Some time ago, I decided to quit spending so much time on Facebook. I uninstalled the FB app from my smartphone and I took a break from the daily checking of statuses, which was eating up anywhere from 30 minutes to several hours of my waking time each day. It was costing me sleep, which I could not afford to lose, and it was getting me riled, which I can also not afford.
Seriously, it was getting me riled.
And I wasn’t getting much else out of it. I felt “connected” in a certain way – but connected to what? All the resentments and frustrations and biases and prejudices and outrage… it’s like everyone I knew with an ax to grind invited me to their personal bitch-fest, apparently assuming that I shared their outrage and disbelief, and I’d happily chime in to add my two cents (which is about as much as those kinds of opinions are worth).
Truly, it seems to me that Facebook is a haven for people with a chip on their shoulder, who would rather complain about things than actually get up and do something about it all. Now, there are those who use it to connect in order to organize activities, and in the case where people need to coordinate their efforts with one another, it is proving helpful. I’m thinking about the Arab Spring and other popular movements where people are standing up for their rights.
But how many of the people I was interacting with on Facebook actually wanted to do something about the state of things? Not many. I mean, there were those who were doing interesting things with their lives and sharing pictures. But not much of it had anything to do with me, and in the end, it just left me feeling cold. Because it wasn’t actually real. I wasn’t actually there. And whatever I imagined about how it was and what it was like, that was still all inside my head… not real at all.
And you know what? When I wasn’t on Facebook, I didn’t actually feel less connected than I was, when I was on it, each and every day. If anything, I felt more calm, more relaxed, more focused on what was going on in my life, that I could actually do something about, versus sitting on the sidelines of life, commenting as a spectator.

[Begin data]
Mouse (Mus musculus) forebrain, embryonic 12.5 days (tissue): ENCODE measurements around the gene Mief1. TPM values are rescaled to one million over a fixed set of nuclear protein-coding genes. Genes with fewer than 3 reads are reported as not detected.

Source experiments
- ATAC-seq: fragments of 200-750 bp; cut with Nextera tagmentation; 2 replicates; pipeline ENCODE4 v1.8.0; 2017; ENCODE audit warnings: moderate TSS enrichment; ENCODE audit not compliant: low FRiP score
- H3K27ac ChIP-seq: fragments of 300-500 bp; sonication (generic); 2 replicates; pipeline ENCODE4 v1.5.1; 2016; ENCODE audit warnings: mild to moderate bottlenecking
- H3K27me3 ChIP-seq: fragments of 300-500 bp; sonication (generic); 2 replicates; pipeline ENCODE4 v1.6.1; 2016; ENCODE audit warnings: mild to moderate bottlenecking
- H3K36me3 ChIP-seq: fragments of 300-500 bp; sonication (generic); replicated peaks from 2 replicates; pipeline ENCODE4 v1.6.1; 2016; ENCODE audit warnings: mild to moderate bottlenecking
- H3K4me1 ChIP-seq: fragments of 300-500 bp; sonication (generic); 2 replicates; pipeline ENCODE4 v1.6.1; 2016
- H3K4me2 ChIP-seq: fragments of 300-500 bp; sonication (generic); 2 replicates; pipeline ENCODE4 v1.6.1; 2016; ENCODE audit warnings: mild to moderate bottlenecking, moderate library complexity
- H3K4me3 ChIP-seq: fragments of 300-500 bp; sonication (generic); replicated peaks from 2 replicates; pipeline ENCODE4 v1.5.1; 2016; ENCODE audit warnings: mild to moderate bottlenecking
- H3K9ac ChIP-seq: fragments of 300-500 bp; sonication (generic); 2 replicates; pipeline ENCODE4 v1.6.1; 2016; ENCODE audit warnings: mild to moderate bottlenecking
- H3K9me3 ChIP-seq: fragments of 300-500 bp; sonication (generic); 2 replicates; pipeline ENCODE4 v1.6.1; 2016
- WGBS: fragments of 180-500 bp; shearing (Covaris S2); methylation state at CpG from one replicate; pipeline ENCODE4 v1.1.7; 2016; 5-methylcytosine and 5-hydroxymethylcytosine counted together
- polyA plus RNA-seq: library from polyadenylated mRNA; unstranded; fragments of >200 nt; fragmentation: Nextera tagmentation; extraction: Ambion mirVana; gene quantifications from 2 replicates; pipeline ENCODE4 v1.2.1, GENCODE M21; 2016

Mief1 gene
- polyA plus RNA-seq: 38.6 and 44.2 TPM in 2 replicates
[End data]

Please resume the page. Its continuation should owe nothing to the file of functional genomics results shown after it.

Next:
I wasn’t in that brawl anymore — at least, I wasn’t an active spectator in all the brawls.
And it occurs to me, after last weekend’s NFL playoff game, when Stevan Ridley got hammered by Bernard Pollard and ended up not only knocked out, but demonstrating the classic “fencing response” (which is a clear indicator of a traumatic brain injury – follow this link to learn more about it) … and everyone has been putting in their two cents about how “that’s football at its finest” …. “Ridley brought it on himself by A) playing football, and B) lowering his head as he ran” …. “Harbaugh is a jerk for celebrating that injury” … “Pollard is a jerk for carrying on like that after the hit” … and so on… that so many of these folks are sitting on the sidelines, commenting away, without having any sort of skin in the game, without having any sort of knowledge of what’s really going on out there… all safe and sound and protected on their side of the television or computer screen. Precious few of the people talking are actually football players — pro or otherwise — they just watch and cheer and boo and comment. They’re onlookers who feel emboldened by the exploits of “their” teams and somehow feel that entitles them to make comments on the health and well-being and cognitive destiny of the ones who are actually on the field.
It’s all a bunch of posturing, brawling, sniping, snarking… people getting riled for the sake of getting riled, getting all worked up, perhaps because that makes them feel more alive and it gives them something to focus their energy on.